Champagne and the region of Champagne

13 Nov 2014

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Champagne

REGION OF CHAMPAGNE

Champagne is a region to the East of the Ile-de-France. It covers the Aube, Marne, and Haute-Marne departments. Reims -- the "City of Coronations" -- is the capital of the region.

First and foremost, the region is known for its vineyard. The Champagne appellation vineyard covers more than 33 000 hectares in the Aisne and Seine-et-Marne departments.

It is here that the illustrious drink Champagne, or "Champagne wine" is produced, a symbol of festivities and luxury with an international reputation.The renown of Champagne tends to overshadow the region's gastronomy, which nonetheless benefits from the fertile terroir and includes a wide range of regional specialties.
The region's rivers are home to pike, bream, eel, trout, shad, and crayfish, which are used in several traditional dishes and can be braised, poached, fried or cooked in a "matelote" (a type of fish stew), with or without Champagne. Champagne style stuffed pike, fried gudgeon, and Marne style matelote are all popular dishes. Charcuterie is also a not to be missed part of local gastronomy. Troyes chitterling sausages are the star product, and are known all over France. Reims ham, white sausage, Troyes cervelas (cooked sausage), smoked sheep's tongue, and pigs' trotters are also specialty products.

THE CHAMPAGNE

Champagne is one of the regions of France which produces a highly refined sparkling wine with world renown.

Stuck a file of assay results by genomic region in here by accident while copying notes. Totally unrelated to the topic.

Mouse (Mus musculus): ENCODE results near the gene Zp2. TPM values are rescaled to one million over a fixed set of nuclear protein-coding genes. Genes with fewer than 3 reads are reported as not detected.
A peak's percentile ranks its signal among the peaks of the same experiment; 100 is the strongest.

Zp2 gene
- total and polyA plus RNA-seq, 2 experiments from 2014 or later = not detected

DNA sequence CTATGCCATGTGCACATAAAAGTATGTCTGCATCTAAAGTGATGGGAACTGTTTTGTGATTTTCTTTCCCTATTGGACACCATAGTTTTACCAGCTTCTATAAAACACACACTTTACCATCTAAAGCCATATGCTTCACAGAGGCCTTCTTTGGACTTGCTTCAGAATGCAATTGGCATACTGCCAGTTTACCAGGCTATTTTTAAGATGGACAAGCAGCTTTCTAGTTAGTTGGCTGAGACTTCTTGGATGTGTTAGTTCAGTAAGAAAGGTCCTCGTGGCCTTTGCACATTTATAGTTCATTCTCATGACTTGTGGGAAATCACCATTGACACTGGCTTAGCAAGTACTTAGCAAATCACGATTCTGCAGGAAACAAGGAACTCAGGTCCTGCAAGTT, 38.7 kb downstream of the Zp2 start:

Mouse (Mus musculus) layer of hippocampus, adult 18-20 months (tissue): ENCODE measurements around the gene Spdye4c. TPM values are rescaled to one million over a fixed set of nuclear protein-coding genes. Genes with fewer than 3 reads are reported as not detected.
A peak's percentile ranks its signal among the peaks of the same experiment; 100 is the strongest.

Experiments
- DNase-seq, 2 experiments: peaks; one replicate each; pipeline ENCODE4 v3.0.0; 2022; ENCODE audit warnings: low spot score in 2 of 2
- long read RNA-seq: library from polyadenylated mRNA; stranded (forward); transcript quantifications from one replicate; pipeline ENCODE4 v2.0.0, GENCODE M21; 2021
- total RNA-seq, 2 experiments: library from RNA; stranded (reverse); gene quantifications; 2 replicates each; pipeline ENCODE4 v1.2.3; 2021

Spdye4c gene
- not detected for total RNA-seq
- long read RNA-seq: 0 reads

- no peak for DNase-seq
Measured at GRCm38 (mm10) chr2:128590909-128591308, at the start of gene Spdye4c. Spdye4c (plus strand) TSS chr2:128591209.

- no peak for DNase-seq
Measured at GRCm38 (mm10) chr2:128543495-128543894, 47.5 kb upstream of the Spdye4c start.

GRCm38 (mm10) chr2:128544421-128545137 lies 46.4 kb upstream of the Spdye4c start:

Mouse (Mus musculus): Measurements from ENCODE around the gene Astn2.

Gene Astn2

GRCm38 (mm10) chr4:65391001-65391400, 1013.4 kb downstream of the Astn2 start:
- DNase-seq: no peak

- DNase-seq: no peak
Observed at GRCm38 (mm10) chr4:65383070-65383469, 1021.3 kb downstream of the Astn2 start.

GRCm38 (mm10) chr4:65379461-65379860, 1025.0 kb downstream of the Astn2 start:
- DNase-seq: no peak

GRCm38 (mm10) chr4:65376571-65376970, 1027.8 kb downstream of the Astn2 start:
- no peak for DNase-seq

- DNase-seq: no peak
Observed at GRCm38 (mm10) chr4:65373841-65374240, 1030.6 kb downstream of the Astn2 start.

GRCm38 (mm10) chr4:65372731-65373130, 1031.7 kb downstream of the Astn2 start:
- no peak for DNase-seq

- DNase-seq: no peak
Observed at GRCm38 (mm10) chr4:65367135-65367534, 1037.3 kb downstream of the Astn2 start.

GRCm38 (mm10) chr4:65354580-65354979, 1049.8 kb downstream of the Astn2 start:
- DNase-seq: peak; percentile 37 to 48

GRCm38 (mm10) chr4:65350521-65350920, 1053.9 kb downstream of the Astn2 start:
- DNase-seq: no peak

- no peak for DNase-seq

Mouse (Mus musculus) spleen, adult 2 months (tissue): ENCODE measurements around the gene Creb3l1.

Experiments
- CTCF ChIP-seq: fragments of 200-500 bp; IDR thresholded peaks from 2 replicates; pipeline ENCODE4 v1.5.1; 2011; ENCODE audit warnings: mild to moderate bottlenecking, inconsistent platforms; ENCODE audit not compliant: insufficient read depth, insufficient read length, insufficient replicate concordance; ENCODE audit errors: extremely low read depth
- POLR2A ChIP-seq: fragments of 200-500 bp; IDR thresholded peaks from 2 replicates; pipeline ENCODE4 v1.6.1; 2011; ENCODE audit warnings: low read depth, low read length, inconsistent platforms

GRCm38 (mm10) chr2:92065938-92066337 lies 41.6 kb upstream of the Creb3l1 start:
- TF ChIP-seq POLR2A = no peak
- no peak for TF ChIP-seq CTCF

The 3 main grape varieties used in Champagne production are Pinot Noir, Pinot Meunier and Chardonnay. Harvest takes place around the end of September and the grapes are handpicked.

The pressed clear juice is traditionally tanked and undergoes an initial alcoholic fermentation. Once the wine is ready, the cuvée is created by blending different still wines produced in the Champagne Appellation. Different years, grape varieties and vineyards can be blended in order to create a quality wine, year in year out, in a style that is unique to each Champagne house. Once the famous “liqueur de tirage” (sugar and yeast) has been added, the bottles are hermetically sealed, laid down horizontally in a cellar and undergo a second fermentation producing the bubbles that are so sought after.

The bottles are stored horizontally for a minimum of 15 months or 3 years for vintage Champagne: This is when the bubbles develop. Other processes allow for the extraction of yeast deposits and the addition (just before the final cork stopper is inserted) of a “liqueur de dosage” made up of wine and sugar which will result in dry or not so dry Champagne. Depending on the amount of sugar added, the Champagne will be Ultra brut, Brut, Dry, Medium or Sweet.
Champagne was given AOC status in 1936. As a result, it is subject to very stringent testing and trademark protection, ensuring that its quality and prestige are maintained.

Champagne is synonymous with special occasions, and is traditionally opened to celebrate an event. It is also widely enjoyed as an aperitif, either alone or as a "kir royal", when a fruit liqueur or cream is added. It can also be served with dessert if it is medium or sweet. Champagne can "Blanc de Blancs" (from Chardonnay alone), vintage or special cuvée; there is a bottle to suit every occasion. Nowadays, both cuisine and pastry chefs use champagne in recipes to give a distinctive flavor to dishes and desserts: sorbets, mousses, sabayons and sauces, etc...

 

Institut des Hautes Etudes du Goût, de la Gastronomie et des des Arts de la Table

  • Phone: +33 6 60 46 40 81
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